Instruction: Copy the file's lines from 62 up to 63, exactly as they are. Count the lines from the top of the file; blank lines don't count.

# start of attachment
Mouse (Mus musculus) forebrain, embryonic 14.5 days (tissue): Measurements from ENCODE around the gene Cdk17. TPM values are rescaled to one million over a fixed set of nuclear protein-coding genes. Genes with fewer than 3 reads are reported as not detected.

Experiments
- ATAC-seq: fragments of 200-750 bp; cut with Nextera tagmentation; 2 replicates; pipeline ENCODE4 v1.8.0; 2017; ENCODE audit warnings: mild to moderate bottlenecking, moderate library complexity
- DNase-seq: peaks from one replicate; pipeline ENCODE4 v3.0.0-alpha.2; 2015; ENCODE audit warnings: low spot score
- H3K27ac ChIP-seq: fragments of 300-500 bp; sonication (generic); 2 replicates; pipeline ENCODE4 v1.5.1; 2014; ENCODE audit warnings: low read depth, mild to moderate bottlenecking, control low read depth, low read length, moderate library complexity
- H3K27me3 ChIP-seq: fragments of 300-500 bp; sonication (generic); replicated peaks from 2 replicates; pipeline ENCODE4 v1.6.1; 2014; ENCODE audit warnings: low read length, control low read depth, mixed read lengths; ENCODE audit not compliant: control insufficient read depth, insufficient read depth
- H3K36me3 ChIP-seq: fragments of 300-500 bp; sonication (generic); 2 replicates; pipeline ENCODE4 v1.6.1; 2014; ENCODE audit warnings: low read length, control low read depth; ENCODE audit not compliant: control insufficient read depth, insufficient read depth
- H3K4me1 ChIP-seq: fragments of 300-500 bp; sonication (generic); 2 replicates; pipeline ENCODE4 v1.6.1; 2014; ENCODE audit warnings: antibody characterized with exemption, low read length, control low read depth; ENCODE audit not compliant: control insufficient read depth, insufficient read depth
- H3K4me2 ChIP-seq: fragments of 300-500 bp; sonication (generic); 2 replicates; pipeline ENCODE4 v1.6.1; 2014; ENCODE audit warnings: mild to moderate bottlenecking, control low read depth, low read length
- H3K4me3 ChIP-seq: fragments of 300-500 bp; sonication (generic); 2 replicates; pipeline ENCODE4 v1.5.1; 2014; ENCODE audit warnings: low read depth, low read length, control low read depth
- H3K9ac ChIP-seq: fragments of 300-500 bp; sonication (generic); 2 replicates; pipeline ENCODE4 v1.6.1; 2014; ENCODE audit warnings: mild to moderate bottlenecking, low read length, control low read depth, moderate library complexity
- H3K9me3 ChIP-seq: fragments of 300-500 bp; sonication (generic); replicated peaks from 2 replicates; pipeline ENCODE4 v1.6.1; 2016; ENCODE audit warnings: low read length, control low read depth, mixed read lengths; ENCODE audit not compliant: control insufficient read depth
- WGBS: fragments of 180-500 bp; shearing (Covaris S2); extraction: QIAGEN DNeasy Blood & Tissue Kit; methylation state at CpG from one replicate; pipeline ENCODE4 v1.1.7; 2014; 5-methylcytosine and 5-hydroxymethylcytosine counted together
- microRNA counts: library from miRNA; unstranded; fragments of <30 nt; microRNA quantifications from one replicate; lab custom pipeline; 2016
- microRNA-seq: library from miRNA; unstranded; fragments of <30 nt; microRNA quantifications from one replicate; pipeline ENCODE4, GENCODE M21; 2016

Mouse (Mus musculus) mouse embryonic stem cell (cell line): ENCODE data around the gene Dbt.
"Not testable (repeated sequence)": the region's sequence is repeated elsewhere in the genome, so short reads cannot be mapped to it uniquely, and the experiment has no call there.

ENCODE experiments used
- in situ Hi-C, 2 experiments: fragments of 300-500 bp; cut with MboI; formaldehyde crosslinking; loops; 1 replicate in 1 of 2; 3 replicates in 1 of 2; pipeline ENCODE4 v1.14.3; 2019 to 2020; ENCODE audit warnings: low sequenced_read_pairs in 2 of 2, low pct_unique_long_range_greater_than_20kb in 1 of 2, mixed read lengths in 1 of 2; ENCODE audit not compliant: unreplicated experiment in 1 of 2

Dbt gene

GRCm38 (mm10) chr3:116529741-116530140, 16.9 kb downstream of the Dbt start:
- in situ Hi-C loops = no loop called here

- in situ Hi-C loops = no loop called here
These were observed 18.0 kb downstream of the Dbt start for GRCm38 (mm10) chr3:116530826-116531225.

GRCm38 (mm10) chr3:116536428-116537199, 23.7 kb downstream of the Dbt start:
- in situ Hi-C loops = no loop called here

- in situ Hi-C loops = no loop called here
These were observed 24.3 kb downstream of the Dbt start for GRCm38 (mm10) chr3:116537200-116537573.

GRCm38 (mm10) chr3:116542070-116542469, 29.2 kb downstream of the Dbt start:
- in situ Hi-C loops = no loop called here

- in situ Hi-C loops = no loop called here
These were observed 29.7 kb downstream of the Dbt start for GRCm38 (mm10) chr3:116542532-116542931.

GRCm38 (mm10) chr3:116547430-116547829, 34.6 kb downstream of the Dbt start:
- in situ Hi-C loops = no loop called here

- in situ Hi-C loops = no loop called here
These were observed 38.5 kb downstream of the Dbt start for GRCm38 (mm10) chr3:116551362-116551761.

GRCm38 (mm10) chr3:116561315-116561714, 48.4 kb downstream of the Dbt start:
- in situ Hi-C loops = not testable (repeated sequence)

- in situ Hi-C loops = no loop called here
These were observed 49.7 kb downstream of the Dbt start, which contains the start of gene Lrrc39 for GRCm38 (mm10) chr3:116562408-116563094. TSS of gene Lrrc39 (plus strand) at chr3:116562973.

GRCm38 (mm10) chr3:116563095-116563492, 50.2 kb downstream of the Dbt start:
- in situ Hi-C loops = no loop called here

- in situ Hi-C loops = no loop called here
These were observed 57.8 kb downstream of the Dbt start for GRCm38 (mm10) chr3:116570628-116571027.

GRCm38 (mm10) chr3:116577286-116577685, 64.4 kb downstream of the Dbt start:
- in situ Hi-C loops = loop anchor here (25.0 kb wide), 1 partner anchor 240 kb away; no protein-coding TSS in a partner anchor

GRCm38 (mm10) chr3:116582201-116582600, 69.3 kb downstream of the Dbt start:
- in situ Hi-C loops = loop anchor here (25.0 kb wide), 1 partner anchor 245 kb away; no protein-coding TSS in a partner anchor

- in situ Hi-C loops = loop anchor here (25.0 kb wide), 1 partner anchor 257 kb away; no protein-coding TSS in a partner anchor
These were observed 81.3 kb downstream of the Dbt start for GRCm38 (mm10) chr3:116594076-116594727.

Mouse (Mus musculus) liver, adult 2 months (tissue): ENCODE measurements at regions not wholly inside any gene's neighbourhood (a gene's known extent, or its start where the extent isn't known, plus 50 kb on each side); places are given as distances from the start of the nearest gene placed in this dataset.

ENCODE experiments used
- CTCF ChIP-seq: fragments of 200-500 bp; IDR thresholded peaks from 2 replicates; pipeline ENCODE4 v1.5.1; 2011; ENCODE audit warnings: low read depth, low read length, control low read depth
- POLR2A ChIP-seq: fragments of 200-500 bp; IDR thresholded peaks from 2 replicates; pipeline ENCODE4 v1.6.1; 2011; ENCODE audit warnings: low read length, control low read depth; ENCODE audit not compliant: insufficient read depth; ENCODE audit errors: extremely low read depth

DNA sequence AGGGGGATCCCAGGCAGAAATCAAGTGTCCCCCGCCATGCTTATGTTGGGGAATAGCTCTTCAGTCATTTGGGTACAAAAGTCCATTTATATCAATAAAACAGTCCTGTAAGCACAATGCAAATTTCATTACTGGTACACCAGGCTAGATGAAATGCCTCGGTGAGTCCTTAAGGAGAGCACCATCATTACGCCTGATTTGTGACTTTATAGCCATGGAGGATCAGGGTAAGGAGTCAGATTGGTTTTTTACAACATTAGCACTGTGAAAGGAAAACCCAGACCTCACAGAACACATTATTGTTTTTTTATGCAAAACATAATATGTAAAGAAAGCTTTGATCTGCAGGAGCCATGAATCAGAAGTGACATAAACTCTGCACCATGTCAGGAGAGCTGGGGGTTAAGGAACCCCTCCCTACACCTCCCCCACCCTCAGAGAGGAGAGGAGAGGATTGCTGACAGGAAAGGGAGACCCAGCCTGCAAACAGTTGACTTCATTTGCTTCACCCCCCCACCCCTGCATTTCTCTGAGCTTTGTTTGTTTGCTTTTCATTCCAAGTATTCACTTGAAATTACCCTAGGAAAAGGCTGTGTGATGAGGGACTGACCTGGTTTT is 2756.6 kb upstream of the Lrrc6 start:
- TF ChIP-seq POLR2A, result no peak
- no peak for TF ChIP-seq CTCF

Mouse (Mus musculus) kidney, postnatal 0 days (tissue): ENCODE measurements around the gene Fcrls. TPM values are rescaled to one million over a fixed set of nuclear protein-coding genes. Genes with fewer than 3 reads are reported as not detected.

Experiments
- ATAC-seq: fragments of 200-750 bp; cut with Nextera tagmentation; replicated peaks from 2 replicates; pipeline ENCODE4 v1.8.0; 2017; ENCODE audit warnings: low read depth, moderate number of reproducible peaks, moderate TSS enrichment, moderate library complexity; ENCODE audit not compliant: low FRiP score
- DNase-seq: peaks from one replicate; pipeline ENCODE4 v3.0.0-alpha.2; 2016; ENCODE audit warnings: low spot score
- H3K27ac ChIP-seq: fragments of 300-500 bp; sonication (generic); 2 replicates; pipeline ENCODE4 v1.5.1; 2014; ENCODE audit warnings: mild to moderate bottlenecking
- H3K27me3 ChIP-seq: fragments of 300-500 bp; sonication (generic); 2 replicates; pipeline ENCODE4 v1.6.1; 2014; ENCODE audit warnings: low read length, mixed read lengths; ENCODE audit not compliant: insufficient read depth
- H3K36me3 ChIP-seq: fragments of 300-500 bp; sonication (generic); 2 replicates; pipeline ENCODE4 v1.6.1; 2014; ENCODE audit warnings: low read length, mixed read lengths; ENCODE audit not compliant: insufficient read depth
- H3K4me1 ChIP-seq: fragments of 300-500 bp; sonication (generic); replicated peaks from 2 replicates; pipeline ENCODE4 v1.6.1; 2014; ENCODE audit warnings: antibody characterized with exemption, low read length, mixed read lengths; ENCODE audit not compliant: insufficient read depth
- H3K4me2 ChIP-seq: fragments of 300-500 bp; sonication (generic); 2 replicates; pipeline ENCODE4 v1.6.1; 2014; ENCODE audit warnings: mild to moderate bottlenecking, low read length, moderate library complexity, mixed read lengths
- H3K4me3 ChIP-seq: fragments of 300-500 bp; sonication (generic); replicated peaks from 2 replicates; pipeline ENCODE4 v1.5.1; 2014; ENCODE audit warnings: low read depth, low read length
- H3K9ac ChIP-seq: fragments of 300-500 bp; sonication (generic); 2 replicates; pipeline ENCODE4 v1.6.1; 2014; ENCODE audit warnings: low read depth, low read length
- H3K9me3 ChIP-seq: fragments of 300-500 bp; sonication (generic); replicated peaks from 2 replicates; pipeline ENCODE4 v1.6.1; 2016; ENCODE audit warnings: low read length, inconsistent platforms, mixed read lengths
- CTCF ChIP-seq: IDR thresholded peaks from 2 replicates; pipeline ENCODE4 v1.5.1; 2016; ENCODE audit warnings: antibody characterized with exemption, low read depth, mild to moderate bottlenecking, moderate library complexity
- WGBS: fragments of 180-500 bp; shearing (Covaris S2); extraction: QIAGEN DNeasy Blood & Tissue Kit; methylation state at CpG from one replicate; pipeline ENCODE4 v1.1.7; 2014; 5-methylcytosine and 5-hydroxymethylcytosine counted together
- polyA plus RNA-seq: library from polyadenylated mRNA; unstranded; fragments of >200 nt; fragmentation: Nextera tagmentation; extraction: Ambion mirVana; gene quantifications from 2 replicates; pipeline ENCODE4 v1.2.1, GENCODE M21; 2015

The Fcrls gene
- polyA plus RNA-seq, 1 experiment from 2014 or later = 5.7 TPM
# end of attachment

- H3K27ac ChIP-seq: fragments of 300-500 bp; sonication (generic); 2 replicates; pipeline ENCODE4 v1.5.1; 2014; ENCODE audit warnings: mild to moderate bottlenecking
- H3K27me3 ChIP-seq: fragments of 300-500 bp; sonication (generic); 2 replicates; pipeline ENCODE4 v1.6.1; 2014; ENCODE audit warnings: low read length, mixed read lengths; ENCODE audit not compliant: insufficient read depth